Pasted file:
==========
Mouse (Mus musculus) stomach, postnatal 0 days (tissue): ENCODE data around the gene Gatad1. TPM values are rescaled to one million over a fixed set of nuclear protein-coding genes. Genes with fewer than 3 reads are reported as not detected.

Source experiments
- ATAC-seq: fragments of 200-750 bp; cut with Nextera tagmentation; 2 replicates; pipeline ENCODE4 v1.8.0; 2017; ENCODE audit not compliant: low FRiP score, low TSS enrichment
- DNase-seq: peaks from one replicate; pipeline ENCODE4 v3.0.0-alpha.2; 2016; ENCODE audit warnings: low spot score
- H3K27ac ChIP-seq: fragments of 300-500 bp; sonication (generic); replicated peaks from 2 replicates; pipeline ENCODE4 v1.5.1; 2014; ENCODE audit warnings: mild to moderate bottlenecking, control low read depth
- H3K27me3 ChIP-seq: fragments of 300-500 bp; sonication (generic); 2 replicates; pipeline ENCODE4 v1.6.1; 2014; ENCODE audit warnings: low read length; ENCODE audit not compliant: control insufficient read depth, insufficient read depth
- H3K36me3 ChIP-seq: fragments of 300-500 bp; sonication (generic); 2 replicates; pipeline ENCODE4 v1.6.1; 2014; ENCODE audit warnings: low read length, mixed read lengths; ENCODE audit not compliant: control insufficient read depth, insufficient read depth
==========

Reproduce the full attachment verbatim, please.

Mouse (Mus musculus) stomach, postnatal 0 days (tissue): ENCODE data around the gene Gatad1. TPM values are rescaled to one million over a fixed set of nuclear protein-coding genes. Genes with fewer than 3 reads are reported as not detected.

Source experiments
- ATAC-seq: fragments of 200-750 bp; cut with Nextera tagmentation; 2 replicates; pipeline ENCODE4 v1.8.0; 2017; ENCODE audit not compliant: low FRiP score, low TSS enrichment
- DNase-seq: peaks from one replicate; pipeline ENCODE4 v3.0.0-alpha.2; 2016; ENCODE audit warnings: low spot score
- H3K27ac ChIP-seq: fragments of 300-500 bp; sonication (generic); replicated peaks from 2 replicates; pipeline ENCODE4 v1.5.1; 2014; ENCODE audit warnings: mild to moderate bottlenecking, control low read depth
- H3K27me3 ChIP-seq: fragments of 300-500 bp; sonication (generic); 2 replicates; pipeline ENCODE4 v1.6.1; 2014; ENCODE audit warnings: low read length; ENCODE audit not compliant: control insufficient read depth, insufficient read depth
- H3K36me3 ChIP-seq: fragments of 300-500 bp; sonication (generic); 2 replicates; pipeline ENCODE4 v1.6.1; 2014; ENCODE audit warnings: low read length, mixed read lengths; ENCODE audit not compliant: control insufficient read depth, insufficient read depth